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Former diocese of ACNA calls on ACNA to repent

Former diocese of ACNA calls on ACNA to repent

It’s complicated.

Martyn Minns

The Anglican Diocese of the Trinity (ADoTT) has joined the Anglican Church of Nigeria (CoN) in its criticism of the Anglican Church in North America for its “gay stand.”

Located in Canada, the Diocese of the Trinity is a satellite of the CoN. ACNA is a breakaway group unaffiliated with the Anglican Communion. Its precursor was the Convocation of Anglicans in North America led by Martyn Minns. The Diocese of the Trinity originated in CANA. ADoTT and other ethnically Nigerian dioceses of ACNA aligned directly with CoN in 2019.

In January of this year, ACNA’s College of Bishops issued a pastoral statement on sexuality and identity. That statement, and a subsequent “Dear Gay Anglicans” statement signed by a group of lay and ordained, provoked the ire of CoN and other conservative provinces of the Anglican Communion. The “Dear Gay Anglicans” statement was apparently posted on the website of ACNA’s Diocese of Pittsburgh. It was removed at the request of the interim bishop of the Diocese of Pittsburgh, Martyn Minns.

ACNA’s Archbishop Foley Beach issued a statement last week meant to address the concerns, but criticism continues unabated. Awkwardly, Beach also leads GAFCON, an affiliation of conservative Anglican Communion provinces, and breakaway groups like ACNA.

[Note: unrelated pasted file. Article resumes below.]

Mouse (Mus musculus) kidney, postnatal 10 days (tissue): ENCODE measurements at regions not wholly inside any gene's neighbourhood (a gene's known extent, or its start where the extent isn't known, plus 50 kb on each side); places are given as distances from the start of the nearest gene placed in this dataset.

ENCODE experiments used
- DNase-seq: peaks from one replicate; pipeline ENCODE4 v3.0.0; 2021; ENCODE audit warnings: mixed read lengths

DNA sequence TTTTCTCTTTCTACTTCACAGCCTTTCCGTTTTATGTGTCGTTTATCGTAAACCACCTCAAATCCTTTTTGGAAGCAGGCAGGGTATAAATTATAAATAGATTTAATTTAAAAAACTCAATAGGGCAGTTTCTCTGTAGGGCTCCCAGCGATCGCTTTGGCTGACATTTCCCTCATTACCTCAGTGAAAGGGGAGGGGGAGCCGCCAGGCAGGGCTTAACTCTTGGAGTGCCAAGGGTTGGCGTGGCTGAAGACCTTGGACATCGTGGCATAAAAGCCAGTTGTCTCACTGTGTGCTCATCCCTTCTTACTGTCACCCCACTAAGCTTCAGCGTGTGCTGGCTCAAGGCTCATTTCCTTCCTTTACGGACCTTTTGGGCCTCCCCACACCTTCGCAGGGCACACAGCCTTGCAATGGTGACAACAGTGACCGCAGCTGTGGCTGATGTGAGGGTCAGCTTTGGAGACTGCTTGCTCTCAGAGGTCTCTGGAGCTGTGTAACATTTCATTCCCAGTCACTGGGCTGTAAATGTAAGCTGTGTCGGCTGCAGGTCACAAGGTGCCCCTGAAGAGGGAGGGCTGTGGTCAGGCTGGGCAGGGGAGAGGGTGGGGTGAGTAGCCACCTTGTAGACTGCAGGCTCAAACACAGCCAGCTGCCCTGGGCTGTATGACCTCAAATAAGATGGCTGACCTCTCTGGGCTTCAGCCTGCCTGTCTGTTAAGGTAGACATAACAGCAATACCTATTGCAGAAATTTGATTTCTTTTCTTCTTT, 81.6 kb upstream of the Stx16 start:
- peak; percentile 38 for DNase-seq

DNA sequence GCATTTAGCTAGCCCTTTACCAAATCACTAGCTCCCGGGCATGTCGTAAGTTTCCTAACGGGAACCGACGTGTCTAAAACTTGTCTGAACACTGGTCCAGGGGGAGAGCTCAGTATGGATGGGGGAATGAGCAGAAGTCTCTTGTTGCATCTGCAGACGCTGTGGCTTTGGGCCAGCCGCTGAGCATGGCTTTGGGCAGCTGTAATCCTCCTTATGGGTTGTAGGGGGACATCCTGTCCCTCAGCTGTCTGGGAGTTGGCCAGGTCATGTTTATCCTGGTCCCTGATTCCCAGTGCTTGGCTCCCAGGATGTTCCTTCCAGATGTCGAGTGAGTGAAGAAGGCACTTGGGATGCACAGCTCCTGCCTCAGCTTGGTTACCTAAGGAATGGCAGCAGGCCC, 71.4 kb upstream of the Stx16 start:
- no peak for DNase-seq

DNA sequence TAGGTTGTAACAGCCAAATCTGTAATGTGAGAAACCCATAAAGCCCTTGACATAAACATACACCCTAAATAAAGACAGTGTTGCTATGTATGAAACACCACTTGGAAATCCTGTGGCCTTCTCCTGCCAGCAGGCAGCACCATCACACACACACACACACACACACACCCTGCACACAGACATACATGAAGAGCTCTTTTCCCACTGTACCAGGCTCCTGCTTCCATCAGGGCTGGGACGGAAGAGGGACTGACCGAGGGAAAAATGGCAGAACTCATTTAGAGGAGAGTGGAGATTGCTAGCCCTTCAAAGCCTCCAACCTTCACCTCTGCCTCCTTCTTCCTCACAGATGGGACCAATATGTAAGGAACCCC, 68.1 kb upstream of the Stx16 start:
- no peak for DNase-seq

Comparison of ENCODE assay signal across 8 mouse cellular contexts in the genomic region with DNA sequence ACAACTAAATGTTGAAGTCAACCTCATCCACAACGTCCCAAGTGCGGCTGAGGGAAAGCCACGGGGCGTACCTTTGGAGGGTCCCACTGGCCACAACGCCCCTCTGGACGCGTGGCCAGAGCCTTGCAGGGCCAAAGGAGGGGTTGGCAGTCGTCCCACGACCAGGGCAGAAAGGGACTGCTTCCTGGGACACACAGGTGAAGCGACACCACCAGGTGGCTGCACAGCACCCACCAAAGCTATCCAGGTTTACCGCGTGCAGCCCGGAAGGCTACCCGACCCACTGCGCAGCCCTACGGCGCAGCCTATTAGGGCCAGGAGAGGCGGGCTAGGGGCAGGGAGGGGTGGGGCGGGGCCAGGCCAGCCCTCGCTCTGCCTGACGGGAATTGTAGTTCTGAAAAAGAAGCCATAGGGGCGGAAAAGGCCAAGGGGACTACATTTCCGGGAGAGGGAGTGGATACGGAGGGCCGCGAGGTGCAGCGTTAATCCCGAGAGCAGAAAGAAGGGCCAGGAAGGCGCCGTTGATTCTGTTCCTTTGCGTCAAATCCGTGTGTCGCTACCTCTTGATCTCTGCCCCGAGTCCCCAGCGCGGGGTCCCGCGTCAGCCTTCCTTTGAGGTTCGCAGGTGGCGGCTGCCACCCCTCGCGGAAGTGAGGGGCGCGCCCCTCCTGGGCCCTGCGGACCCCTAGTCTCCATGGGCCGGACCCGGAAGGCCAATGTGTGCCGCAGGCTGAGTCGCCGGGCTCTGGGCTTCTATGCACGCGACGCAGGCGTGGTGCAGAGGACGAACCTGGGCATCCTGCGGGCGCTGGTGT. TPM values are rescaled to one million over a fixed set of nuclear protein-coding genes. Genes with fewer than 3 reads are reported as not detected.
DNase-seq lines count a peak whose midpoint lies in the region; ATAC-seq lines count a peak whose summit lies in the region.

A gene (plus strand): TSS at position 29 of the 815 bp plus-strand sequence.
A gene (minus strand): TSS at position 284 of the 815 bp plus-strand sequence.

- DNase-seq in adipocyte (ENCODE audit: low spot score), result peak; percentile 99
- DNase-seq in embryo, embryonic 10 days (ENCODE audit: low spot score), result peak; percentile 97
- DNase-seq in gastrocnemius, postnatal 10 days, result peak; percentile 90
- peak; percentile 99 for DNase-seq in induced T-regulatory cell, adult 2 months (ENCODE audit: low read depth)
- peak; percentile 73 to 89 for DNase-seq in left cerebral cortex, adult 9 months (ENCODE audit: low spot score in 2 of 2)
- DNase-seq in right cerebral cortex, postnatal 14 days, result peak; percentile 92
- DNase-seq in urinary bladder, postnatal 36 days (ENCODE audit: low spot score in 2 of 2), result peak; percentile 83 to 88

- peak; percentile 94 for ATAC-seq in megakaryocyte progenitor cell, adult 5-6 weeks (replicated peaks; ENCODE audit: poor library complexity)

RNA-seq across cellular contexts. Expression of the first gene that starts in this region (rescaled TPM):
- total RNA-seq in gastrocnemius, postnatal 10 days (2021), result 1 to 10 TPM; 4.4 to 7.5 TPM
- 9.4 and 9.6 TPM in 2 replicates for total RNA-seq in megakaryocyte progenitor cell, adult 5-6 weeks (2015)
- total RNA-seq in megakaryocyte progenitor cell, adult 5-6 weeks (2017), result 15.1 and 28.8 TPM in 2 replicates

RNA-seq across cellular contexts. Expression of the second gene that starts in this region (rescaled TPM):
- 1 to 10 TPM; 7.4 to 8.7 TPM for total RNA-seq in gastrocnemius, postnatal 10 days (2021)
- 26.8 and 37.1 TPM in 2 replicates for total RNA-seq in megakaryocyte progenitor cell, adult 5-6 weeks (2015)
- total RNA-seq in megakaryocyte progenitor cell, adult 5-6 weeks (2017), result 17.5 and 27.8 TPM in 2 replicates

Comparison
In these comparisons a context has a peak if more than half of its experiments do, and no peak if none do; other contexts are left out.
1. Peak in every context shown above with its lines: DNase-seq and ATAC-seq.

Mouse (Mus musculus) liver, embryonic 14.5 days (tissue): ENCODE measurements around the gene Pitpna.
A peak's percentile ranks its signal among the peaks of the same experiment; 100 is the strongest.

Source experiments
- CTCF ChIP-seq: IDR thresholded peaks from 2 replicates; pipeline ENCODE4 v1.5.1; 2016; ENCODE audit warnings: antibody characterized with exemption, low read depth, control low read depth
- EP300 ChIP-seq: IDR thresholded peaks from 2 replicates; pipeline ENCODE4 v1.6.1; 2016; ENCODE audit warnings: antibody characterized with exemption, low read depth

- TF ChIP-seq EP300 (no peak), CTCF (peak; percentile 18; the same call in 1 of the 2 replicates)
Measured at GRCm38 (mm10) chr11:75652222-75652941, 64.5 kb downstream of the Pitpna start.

The video statement from the Diocese of the Trinity follows.

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Eric Bonetti

Where things get tricky on these issues is that ACNA often is more willing than TEC to address misconduct in its ranks. I mean, in my case, Susan Goff is even willing to say that allegations of illegal conduct by clergy are only actionable if criminal charges are involved.

The moral of the story is that if ACNA gets its act together on the matter of same-sex marriage, TEC is toast. TEC simply cannot continue to live in splendid denial, pretending that it’s still the quasi-state church and that folks will suddenly wake up, discover how great a it is, and flock to its bright red doors.

I surely hope that TEC uses these conflicts to do some soul-searching, ask if it is really committed to living into the gospel imperative (versus seeing senior leaders make it to retirement), and making changes as needed.

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